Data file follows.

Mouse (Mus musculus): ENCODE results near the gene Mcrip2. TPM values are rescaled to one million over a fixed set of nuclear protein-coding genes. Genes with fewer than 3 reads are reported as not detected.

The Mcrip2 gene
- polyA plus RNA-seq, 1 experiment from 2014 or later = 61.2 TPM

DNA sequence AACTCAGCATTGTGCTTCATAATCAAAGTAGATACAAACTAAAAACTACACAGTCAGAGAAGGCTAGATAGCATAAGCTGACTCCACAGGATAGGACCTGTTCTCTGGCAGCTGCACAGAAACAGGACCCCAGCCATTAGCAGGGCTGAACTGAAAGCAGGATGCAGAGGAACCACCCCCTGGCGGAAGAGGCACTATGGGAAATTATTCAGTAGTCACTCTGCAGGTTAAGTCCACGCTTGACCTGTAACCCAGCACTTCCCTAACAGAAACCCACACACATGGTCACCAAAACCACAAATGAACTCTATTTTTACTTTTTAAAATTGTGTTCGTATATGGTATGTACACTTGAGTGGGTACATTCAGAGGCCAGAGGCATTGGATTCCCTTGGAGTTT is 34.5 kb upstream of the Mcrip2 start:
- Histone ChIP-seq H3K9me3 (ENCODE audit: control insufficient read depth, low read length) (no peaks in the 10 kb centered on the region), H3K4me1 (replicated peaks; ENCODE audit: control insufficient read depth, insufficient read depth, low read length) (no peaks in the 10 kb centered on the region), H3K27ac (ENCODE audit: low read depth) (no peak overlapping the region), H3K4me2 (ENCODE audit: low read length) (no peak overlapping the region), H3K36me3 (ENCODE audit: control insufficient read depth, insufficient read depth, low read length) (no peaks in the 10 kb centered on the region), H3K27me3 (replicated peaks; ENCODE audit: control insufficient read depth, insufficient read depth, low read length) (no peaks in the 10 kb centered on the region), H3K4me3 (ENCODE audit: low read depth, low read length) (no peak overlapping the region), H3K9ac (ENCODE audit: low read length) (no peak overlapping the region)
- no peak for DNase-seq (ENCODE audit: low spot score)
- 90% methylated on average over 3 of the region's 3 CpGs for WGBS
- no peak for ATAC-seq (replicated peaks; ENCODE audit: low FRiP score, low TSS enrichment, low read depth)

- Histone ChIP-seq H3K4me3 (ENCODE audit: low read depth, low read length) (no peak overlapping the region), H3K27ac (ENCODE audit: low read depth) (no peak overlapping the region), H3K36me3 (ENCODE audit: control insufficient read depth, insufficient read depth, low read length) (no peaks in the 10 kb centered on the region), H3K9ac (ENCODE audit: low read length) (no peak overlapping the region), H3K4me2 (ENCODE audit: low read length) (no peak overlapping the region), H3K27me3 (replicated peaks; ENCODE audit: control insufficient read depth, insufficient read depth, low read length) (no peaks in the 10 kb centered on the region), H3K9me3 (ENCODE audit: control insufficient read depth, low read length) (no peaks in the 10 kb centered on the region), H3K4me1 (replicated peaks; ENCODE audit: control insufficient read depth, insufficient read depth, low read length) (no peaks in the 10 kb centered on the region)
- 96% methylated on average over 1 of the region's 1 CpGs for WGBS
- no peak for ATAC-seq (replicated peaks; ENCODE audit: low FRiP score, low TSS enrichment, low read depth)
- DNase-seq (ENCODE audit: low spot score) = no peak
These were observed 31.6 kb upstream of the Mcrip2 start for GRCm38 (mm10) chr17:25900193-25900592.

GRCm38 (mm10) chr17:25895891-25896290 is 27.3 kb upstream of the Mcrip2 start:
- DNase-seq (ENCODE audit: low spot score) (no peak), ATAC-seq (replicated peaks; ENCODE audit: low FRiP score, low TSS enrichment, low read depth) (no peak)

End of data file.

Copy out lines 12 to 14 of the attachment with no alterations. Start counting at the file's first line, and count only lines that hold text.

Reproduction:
- DNase-seq (ENCODE audit: low spot score) = no peak
These were observed 31.6 kb upstream of the Mcrip2 start for GRCm38 (mm10) chr17:25900193-25900592.

GRCm38 (mm10) chr17:25895891-25896290 is 27.3 kb upstream of the Mcrip2 start: